Green news France: hydrogen city bus, solar panel threat to trees

French-made hydrogen minibus has been showcased to mayors, opposition to tree felling for solar panel park and vote for most beautiful tree

250-year-old acacia tree could be voted ‘most beautiful tree in France’; Hyvia hydrogen bus can run 300kms; St-Cirq-Lapopie in the Lot may see new solar panel farm

Europe’s first Hydrogen urban minibus

Hyvia, the joint venture between French vehicle manufacturer Renault and Plug, a world leader in turnkey hydrogen and fuel cell solutions, showcased its latest hydrogen-powered minibus to France’s mayors in November, at the annual Salons des Maires in Paris.

Public transport is the key target market for the zero-emission Hyvia’s Master City Bus H2-TECH, the first hydrogen urban minibus in Europe.

The vehicle is manufactured in France and set to be on the road by mid-2023.

It can carry up to 15 passengers (nine seated and six standing with easy and safe access for people with reduced mobility) and will run autonomously for about 300km with five minutes refuelling time.

Hyvia was named as one of 10 “Important Projects of Common European Interest”.

“The hydrogen revolution is on,” said its CEO, David Holderbach at the launch of the firm’s Renault Master Van H2-TECH at October’s Paris Motor Show.

Read more: Climate change: ‘We need greener fuels, not jet bans, in France’

Countryside threat at Plus Beau Village

The countryside view near one of France’s best loved villages, St-Cirq-Lapopie in the Lot, is under threat if a planned solar panel park goes ahead on the river plain below at the village of Tour-de-Faure, say opponents.

TotalEnergie plans to install 44,000 solar panels on the village’s plain within three years which, according to protest groups, means nearly 7,000 trees would be cut down.

“It is a very old forest to which we are really attached, and it is a catastrophe to destroy trees at the time when [public] policy says that it is necessary to replant a billion of them”, said Marie Cordié-Levy, member of the environmental collective Lot Celé.

The elected officials who signed off the deal said they have already succeeded in reducing the size of the solar panel ‘park’ and had agreed camouflaging measures.

They said the project would provide electricity for 15,000 people.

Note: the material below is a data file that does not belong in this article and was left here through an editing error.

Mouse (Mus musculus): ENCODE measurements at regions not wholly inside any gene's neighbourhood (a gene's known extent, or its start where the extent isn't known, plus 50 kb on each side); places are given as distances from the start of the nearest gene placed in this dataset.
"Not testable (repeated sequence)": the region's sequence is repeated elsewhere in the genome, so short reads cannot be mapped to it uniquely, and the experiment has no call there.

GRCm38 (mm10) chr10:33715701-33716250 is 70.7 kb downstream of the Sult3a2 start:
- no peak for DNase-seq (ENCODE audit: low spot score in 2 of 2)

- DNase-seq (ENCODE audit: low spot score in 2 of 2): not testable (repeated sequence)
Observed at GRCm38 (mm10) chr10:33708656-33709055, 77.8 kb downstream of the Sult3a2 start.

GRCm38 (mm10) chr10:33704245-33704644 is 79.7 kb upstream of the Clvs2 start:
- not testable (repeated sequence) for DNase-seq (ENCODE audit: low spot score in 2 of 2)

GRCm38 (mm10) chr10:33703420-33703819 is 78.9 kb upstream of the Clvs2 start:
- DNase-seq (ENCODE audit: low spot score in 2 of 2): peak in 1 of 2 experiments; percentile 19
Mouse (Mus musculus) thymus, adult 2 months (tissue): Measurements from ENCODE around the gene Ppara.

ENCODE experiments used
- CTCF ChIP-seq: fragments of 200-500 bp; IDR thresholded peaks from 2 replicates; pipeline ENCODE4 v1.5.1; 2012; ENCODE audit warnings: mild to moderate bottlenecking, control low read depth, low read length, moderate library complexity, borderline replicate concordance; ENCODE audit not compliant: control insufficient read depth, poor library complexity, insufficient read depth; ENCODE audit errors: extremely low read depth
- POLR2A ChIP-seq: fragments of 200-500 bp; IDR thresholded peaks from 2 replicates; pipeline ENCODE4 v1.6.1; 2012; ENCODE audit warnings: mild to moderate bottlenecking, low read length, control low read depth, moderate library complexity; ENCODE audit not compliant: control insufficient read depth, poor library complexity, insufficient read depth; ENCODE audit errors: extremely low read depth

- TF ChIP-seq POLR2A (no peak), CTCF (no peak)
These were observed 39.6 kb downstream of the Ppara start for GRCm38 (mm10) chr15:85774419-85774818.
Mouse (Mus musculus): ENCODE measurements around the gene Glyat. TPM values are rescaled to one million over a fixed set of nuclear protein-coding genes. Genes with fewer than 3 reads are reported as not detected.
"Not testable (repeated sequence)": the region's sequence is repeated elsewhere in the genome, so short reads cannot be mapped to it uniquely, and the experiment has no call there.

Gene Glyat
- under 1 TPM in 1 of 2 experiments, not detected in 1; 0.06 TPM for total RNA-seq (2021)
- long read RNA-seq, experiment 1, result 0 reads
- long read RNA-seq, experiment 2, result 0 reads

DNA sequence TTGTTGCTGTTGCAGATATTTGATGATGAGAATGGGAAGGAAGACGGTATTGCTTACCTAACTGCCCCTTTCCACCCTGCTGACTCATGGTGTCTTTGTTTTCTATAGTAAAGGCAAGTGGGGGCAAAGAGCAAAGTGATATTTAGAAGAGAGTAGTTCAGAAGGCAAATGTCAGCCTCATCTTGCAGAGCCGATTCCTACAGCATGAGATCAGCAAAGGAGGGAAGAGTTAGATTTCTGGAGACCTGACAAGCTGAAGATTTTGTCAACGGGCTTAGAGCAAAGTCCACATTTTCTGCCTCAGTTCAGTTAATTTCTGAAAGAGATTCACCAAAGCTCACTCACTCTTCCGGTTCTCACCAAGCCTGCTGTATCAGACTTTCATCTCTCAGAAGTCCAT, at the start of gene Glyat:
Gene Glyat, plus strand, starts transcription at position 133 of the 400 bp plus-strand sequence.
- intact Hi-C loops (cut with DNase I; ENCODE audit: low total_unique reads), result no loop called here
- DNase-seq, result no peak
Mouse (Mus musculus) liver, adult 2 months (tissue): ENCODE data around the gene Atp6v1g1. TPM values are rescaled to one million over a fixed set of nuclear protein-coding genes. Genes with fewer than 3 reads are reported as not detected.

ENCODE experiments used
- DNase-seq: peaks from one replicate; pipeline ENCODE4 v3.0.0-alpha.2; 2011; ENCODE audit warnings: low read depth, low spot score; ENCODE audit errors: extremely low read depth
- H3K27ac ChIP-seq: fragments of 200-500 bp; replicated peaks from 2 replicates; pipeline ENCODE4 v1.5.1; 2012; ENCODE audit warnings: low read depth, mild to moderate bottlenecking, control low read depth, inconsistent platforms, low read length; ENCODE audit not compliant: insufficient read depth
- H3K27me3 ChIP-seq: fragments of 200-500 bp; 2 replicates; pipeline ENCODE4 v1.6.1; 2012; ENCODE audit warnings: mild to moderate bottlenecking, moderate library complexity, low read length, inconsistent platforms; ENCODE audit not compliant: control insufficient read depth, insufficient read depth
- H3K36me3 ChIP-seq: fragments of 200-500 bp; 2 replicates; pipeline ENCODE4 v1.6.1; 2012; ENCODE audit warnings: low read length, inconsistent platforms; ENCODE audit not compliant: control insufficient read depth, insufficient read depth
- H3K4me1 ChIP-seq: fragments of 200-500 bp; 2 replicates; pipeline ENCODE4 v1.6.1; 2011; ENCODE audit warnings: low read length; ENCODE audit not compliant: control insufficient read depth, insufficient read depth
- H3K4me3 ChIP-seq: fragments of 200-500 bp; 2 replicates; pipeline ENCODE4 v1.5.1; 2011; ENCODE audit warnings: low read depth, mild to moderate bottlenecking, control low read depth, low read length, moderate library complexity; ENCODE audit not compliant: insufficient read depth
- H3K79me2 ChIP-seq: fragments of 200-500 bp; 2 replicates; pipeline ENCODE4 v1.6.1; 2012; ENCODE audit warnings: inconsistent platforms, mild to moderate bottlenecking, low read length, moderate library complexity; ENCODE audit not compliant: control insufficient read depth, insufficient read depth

“It’s a way to contribute to the development of renewable energy and to reduce the carbon footprint,” said Patrick Teyssèdre, Tour-de-Faure’s sans étiquette (independent/non-party affiliated) mayor.

Read more: Green news France: 5% return on solar, recycled Route du Rhum boat

Vote for most beautiful tree in France

An acacia tree in Brittany with a trunk diameter measuring over five metres, is in the running to be voted “The most beautiful tree in France”.

Hitherto unseen by the general public, the tree is located in a private garden in St Pol de Léon, Finistère.

The manor house in whose garden it grows dates back to 1638, so it is likely that the tree is at least 250 years old.

Organised by Terre Sauvage magazine and the Office National des Forêts (ONF) since 2011, the ‘Arbre de l’Année’ contest rewards trees in France presented by individuals or groups and are selected for their naturalistic, aesthetic and historical characteristics as well as for the ties that bond the individual/group to the tree.

Some 14 regional candidates have made the shortlist from a longlist of 150 trees, with the public vote closing on January 4, 2023.

Read more: Vote for your favourite tree in France: Contest now open

Alongside the public vote, experts will pick their own favourite according to its botanical interest or its history.

Other magnificent trees on the shortlist include a chêne (oak) in Corsica, an hêtre pleureur (weeping beech) in Hauts-de-France, a ficus (weeping fig) on the island of Guadeloupe, a cèdre (cedar) in Nouvelle Aquitaine and a platane (plane tree) in Pays de la Loire.

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